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Machine learning your first object detection

Today we talk about machine learning.

Apple was recently introduced CoreML. CoreML was build to work with a trained model and can be used easily in mobile App. But how to create this model?

Apple released a few weeks ago, Turicreate, an open source framework to create easily model for CoreML.

Machine learning can be used for recommendations, object detection, image classification, image similarity or activity classify for example.

The goal of this tutorial

In this tutorial we will learn how to create an object detection script. We will train the model to find the head of a cat 🐱 . At the end, by giving an image containing a cat 🐈 this one would give us the position with a prediction confidence.

Object detection

Object detection is the task of simultaneously classifying and localizing object instances in an image.

Coding!

First step Install Turi

All steps are released on Mac. But you can try on Ubuntu for example.

To train your model Turi requires python, we use pip and virtualenv for this.

Open terminal and run

sudo easy_install pip 
sudo pip install virtualenv

Now, create new place for this amazing project 😸

mkdir theevilcat
cd theevilcat

Create the virtualenv

virtualenv venv
source venv/bin/activate

You are now in your virtualenv

Let's install turicreate

pip install -U turicreate

Second part? Coding!

First, download images, cat.zip and unzip in the root folder of project, this is your image database.

https://www.dropbox.com/sh/rgm8cfsyhvgw1xg/AACsdIgrM05oj4uMAhsAv9Pfa?dl=0

Your first machine learning script. We define "annotation", Annotation require label and position of object, where height and width are simple size bound, and x and y are the center of your rectangle

ml-first-obj-detection

Now create file build.py

#First include module turicreate
import turicreate as tc
#Define where the cat can be found in image
annotations = tc.SArray([
 [
  {'label': 'cat', 'coordinates': {'height': 1287, 'width': 1226, 'x': 1561, 'y': 1952}}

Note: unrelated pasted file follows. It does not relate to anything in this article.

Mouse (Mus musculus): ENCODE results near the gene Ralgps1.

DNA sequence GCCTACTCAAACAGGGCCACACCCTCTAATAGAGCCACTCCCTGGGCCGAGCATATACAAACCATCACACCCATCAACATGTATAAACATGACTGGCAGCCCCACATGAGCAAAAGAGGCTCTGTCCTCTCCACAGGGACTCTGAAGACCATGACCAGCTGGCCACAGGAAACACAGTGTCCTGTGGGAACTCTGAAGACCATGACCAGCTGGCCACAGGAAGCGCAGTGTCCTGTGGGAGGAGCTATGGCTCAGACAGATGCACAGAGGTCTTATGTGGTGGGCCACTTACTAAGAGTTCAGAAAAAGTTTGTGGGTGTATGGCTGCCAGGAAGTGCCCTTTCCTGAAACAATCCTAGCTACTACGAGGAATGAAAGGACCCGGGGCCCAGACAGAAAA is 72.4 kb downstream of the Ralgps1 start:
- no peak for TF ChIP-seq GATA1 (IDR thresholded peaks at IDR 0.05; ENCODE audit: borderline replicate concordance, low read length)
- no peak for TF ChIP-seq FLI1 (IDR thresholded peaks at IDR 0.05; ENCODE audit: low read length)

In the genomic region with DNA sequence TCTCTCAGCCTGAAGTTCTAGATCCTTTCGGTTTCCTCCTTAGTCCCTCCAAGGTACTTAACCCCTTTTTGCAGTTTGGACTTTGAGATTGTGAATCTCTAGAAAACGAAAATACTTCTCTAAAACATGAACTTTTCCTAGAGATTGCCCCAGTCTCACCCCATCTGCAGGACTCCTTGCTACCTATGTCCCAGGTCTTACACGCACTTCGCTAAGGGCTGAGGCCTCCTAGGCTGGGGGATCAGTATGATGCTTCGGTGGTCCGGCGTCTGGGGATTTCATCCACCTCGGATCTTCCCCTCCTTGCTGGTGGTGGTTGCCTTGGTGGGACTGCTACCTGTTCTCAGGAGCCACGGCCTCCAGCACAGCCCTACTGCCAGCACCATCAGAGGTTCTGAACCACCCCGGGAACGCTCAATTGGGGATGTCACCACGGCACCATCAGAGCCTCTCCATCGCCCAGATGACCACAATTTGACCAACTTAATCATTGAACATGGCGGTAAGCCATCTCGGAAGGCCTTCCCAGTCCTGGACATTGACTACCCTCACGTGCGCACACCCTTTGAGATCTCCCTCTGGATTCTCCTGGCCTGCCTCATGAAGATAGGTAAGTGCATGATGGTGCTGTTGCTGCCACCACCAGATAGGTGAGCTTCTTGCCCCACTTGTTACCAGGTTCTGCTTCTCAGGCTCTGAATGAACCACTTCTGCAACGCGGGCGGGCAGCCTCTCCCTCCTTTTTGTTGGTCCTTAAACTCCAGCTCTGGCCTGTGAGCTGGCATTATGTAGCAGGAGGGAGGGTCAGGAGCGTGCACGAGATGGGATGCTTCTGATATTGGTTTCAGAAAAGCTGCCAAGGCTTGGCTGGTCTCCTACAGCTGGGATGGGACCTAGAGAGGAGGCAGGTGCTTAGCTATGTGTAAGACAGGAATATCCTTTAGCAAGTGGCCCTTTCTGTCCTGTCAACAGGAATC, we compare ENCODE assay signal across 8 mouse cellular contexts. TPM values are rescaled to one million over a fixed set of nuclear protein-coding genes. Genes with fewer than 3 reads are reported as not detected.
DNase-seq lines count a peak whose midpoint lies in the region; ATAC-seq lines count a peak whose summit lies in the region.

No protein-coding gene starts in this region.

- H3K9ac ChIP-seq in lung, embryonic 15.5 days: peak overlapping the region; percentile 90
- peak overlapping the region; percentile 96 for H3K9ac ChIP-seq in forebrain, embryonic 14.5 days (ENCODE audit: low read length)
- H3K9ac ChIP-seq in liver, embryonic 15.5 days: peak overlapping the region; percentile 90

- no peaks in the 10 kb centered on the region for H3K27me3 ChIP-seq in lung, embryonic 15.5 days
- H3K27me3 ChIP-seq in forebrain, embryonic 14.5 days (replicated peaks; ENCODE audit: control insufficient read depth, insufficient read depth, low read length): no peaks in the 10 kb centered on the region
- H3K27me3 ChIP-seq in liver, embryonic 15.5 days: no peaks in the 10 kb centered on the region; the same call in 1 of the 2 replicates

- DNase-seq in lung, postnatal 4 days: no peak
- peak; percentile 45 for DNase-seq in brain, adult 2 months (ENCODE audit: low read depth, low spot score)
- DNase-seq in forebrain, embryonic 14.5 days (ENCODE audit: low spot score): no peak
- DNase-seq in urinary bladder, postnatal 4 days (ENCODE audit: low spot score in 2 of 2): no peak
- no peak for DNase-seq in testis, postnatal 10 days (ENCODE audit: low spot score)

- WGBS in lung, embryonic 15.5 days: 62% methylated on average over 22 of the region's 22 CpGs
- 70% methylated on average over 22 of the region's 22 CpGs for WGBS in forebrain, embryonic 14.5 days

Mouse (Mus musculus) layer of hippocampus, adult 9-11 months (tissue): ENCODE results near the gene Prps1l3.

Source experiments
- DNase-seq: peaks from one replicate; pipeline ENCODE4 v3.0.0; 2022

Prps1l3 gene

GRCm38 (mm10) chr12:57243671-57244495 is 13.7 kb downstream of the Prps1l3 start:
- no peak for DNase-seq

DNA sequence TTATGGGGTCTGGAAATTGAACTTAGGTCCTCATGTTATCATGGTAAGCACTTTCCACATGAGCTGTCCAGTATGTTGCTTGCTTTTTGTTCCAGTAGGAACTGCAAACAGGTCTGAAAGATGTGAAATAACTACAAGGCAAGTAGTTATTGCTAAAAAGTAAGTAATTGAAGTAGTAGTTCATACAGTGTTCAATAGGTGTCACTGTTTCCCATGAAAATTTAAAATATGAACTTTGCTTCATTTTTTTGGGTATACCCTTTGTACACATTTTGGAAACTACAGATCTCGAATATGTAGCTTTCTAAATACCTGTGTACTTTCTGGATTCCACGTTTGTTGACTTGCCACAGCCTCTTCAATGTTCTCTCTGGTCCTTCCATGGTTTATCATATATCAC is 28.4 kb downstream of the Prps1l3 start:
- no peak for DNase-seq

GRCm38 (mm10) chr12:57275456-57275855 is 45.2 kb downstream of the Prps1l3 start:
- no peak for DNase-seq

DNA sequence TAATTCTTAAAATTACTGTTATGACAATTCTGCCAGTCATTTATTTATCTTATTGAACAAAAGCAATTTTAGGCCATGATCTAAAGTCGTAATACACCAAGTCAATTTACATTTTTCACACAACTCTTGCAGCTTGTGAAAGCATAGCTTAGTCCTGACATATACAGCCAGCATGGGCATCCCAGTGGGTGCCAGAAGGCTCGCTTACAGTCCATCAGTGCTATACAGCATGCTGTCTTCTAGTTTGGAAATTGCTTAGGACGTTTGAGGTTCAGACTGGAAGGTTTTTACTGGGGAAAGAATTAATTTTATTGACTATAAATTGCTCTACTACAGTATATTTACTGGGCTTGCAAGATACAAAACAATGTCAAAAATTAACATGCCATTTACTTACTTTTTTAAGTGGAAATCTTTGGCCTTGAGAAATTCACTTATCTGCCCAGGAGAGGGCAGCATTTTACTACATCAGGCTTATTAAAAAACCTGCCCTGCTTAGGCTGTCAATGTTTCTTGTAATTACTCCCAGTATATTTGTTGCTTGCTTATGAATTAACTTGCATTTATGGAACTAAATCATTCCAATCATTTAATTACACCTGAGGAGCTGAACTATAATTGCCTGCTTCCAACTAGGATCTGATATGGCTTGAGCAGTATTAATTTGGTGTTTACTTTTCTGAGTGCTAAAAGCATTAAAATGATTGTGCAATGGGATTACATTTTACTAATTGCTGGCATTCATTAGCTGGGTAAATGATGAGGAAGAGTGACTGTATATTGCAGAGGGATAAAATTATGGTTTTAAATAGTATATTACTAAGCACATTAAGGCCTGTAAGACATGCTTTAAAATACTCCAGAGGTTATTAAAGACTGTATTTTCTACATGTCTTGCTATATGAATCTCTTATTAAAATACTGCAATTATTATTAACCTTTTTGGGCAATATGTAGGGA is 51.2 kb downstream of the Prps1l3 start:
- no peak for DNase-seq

],
 [
  {'label': 'cat', 'coordinates': {'height': 2049, 'width': 2077, 'x': 2212, 'y': 1379}}
 ],
 [
  {'label': 'cat', 'coordinates': {'height': 1871, 'width': 1892, 'x': 1890, 'y': 1121}}
 ],
 [
  {'label': 'cat', 'coordinates': {'height': 1344, 'width': 1427, 'x': 2601, 'y': 814}}
 ],
 [
  {'label': 'cat', 'coordinates': {'height': 2716, 'width': 2728, 'x': 4429, 'y': 1802}}
 ]
])
#load images
images = tc.SArray([
 tc.Image('cat1.jpg'),
 tc.Image('cat2.jpg'),
 tc.Image('cat3.jpg'),
 tc.Image('cat4.jpg'),
 tc.Image('cat5.jpg')
])
#merge images and annotations
data = tc.SFrame({'image': images, 'annotations': annotations})
# this part work only on Mac.
#data['image_with_ground_truth'] = \
#    tc.object_detector.util.draw_bounding_boxes(data['image'], #data['annotations'])
#data.explore()
train_data, test_data = data.random_split(0.8)
# Create a model
model = tc.object_detector.create(train_data, max_iterations=1000)
# Save predictions to an SArray
predictions = model.predict(test_data)
# Evaluate the model and save the results into a dictionary
metrics = model.evaluate(test_data)
# Save the model for later use in Turi Create
model.save('mymodel.model')
# Export for use in Core ML
model.export_coreml('MyCustomObjectDetector.mlmodel')

Now you can build your model, but this part really took a while . you can take ☕️ this part is really longer… really long… It took 20h on my mbp 😴😴😴

This step can be reduced if you using Cuda with Nvida GPU

python build.py

You can reduce the building time with smaller max_iterations, but the accuracy will be reduced!!!

After this build, you get your first trained model, and CoreML format. If you want to skip this long building part, you can download model from dropbox

Try your dataset

Now, we write a first test script for your trained model Download test.jpg in root folder of project https://www.dropbox.com/sh/rgm8cfsyhvgw1xg/AACsdIgrM05oj4uMAhsAv9Pfa?dl=0

import turicreate as tc
#load image 
test = tc.SFrame({'image': [tc.Image('test.jpg')]})
#load the model
model = tc.load_model('mymodel.model')
test['predictions'] = model.predict(test)
print(test['predictions'])
#this part work only on Mac
#test['image_with_predictions'] = \
#    tc.object_detector.util.draw_bounding_boxes(test['image'], #test['predictions'])
#test.explore()

Normally the script returns the coordinates where the cat will be found in image with the confidence.

That's fun and easy isn't it?